Last week, Federal Reserve Chairman Ben Bernanke announced his institution would launch a third round of quantitative easing — the monetary stimulus the Fed has used intermittently to boost the economy since 2008 — in an effort to finally fulfill the “reduce unemployment” half of the Fed’s dual mandate. In response, Vice Presidential Candidate Paul Ryan denounced the move as “sugar high economics” and repeated to the Christian Broadcasting Network his assertion that “the costs outweigh the benefits” of QE:
I’m not a fan of QE3. I wasn’t a fan of QE2 either. I think in the long run it will do more harm than good. But what this is is it’s the Federal Reserve and the monetary policy trying to bail out the fact that we have terrible leadership on fiscal policy from President Obama…
I fear that it undermines the ultimate credibility of our currency, of our money and you need to have sound money. It’s a necessary pre-condition for economic growth. We have loose money already so it’s not a question of having too tight of a monetary policy. We have exceptionally loose monetary policy… This kind of easing hurts savers, questions the credibility of our currency, and I think ultimately the costs outweigh the benefits.
ThinkProgress already reported on the problems in Paul Ryan’s cost/benefit analysis: Inflation remains at a near-historic low of 2 percent — far below the 12 percent inflation of the 1970s — while unemployment is still at 8 percent. The Fed’s interest rates have nowhere to go but up, meaning inflation could be easily reined in if it began to dangerously rise.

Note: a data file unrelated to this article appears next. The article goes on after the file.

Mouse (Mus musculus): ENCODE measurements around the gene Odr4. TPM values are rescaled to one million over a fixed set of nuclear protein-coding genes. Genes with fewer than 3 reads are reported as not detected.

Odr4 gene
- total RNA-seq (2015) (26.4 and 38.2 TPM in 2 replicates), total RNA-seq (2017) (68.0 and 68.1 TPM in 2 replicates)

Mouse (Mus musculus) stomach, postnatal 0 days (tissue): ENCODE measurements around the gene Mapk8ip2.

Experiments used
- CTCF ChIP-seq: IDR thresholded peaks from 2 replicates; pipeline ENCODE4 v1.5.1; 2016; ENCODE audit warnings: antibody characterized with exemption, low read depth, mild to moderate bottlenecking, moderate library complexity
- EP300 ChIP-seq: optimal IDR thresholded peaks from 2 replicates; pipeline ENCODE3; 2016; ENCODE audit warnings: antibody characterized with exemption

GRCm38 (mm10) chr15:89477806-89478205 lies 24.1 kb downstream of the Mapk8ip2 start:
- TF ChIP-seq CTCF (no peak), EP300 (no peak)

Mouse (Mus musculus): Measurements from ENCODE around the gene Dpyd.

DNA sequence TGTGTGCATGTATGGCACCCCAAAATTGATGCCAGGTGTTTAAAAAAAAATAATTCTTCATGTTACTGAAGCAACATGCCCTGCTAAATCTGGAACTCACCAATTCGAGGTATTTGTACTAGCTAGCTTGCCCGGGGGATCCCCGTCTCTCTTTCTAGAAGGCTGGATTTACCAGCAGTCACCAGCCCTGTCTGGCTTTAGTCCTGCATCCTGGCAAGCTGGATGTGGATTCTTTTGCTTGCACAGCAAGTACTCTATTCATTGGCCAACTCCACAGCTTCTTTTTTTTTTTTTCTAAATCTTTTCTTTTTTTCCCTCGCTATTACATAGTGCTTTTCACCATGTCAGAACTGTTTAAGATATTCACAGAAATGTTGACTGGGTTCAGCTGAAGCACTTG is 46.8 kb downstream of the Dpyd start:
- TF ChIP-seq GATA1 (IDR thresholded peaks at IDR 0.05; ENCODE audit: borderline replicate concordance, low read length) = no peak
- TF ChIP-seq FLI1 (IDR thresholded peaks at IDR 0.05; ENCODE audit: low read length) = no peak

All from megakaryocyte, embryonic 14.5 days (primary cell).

Bernanke himself has already estimated the initial rounds of QE created as many as 2 million jobs. And the “savers” that Ryan says could be hurt are in fact a very narrow group, according to Dean Baker of the Center for Economic and Policy Research: “Realistically there are not a lot of people who both have substantial savings (enough that the interest makes up a big share of their income) and who kept it exclusively in short-term assets… The winners from a policy to boost growth through lower interest rates vastly outnumber the losers.”
Ryan’s claim that monetary policy is already “exceptionally loose” is also questionable. Milton Friedman, the 20th century economist beloved by many conservatives, argued that interest rates are actually poor indicators of monetary policy. Better indicators are inflation and nominal GDP growth, a view with which Bernanke has concurred. Both the inflation and NGDP growth trends suggest monetary policy is actually too tight.
Ryan is certainly right that monetary stimulus is a second-best option for boosting the economy after better fiscal policy. But the international and domestic evidence shows that Ryan’s preferred fiscal policy would drive the economy further into the ground. Meanwhile, the Republicans’ control of the House and their filibuster in the Senate have enabled them to torpedo fiscal policy that would actually help.